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  3. rytard

    rytard Junior Member
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    This is very entertaining how i love to expand my knowledge lol
     
  4. Andy

    Andy Diamond Senior Member
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    This thread has been VERY informative and should be stickied somewhere, I think. :)
    You are absolutely correct about the CDMA channel allocation. Each CDMA phone will be "assigned" a default channel, based on some calculation they get from your phone number (I think). My phone will stay on the same channel, unless capacity reasons force my phone to a different channel- this can either happen when I initiate a call or during a call (as a hard handoff).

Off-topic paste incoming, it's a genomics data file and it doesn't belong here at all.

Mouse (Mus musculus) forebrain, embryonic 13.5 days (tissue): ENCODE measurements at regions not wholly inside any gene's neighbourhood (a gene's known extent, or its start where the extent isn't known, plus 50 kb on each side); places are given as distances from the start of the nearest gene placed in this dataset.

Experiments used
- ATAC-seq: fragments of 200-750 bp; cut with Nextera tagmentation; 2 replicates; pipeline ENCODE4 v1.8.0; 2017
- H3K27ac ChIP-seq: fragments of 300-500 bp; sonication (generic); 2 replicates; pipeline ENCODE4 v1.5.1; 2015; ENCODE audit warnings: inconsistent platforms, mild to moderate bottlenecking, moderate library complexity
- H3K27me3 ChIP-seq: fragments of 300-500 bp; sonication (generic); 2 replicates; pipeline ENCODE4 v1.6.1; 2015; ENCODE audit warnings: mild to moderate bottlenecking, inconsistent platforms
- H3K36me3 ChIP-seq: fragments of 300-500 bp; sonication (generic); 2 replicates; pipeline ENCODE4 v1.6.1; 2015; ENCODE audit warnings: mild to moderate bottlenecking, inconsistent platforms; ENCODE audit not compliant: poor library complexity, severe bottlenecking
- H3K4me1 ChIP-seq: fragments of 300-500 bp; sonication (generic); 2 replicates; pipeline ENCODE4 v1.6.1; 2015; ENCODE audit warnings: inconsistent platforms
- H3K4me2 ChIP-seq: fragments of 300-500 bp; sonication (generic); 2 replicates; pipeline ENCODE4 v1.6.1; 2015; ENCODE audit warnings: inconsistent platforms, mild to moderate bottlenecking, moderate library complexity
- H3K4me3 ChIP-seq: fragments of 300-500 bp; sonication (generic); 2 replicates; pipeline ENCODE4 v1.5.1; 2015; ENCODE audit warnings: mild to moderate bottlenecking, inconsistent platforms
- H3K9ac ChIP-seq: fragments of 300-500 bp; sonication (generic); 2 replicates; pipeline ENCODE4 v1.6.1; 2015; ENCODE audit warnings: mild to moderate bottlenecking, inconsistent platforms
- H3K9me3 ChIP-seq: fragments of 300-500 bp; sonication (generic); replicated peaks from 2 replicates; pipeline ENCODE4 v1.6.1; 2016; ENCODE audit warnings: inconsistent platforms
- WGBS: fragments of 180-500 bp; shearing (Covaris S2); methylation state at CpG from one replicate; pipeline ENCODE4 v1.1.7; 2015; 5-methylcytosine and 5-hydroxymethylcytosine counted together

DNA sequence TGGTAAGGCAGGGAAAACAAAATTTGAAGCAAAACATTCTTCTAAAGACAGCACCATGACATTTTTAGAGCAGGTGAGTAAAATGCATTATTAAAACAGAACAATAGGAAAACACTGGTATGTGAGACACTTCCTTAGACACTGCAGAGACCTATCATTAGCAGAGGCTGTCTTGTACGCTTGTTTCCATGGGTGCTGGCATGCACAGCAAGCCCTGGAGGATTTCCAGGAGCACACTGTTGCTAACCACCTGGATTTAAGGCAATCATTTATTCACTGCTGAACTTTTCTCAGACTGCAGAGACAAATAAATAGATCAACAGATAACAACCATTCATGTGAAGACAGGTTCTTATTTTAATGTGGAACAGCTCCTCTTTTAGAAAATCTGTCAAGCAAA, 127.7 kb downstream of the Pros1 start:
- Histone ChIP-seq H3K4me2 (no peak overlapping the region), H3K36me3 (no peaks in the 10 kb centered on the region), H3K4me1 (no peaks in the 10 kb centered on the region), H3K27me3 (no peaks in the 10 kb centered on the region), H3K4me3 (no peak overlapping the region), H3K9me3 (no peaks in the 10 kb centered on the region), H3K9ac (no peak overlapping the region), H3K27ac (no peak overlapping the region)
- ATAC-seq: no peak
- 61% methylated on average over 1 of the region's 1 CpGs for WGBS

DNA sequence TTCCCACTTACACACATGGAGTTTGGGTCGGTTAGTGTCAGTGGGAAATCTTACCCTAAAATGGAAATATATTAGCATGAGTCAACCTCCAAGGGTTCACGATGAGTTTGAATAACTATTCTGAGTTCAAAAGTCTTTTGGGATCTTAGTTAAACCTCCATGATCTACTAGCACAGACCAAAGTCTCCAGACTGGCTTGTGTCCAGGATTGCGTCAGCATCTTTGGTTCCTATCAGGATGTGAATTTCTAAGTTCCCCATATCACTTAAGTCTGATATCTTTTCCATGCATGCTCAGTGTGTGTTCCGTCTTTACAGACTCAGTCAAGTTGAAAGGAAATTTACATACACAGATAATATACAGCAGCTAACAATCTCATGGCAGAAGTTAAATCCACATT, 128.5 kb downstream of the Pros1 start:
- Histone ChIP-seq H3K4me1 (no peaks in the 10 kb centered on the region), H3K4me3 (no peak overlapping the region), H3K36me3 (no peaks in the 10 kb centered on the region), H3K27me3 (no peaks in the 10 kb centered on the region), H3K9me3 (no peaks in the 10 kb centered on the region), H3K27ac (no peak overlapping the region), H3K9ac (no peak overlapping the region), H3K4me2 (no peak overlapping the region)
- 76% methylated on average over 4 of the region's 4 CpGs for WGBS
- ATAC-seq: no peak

CDMA cell sites are able to transmit several channels, and depending on the cards used, can either carry 32 or 64 calls per channel per sector from what I have learned.

    Andy
     
  5. Shwemp

    Shwemp New Member

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    Here is a site that has some dated but good info including a CDMA mobile channel selection tool. Look in the section called Non-Map Topics. The tool is called CDMA channel selection mobile station hash function.

    Welcome to the Wireless Wavelength

    Shwemp
     
  6. Yankees368

    Yankees368 Compulsive Signal Checker
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    Interestingly enough, I was on a 5th floor rooftoop in Manhattan today along Central Park, with a RSSI os -68 and a EC/IO of only 6 on my M1 today. Not bad considering how many sites I could see.
     
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  7. Bill Clinton

    Bill Clinton 10 years scandal free....
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    That was corrected to 64x550=35,200 meters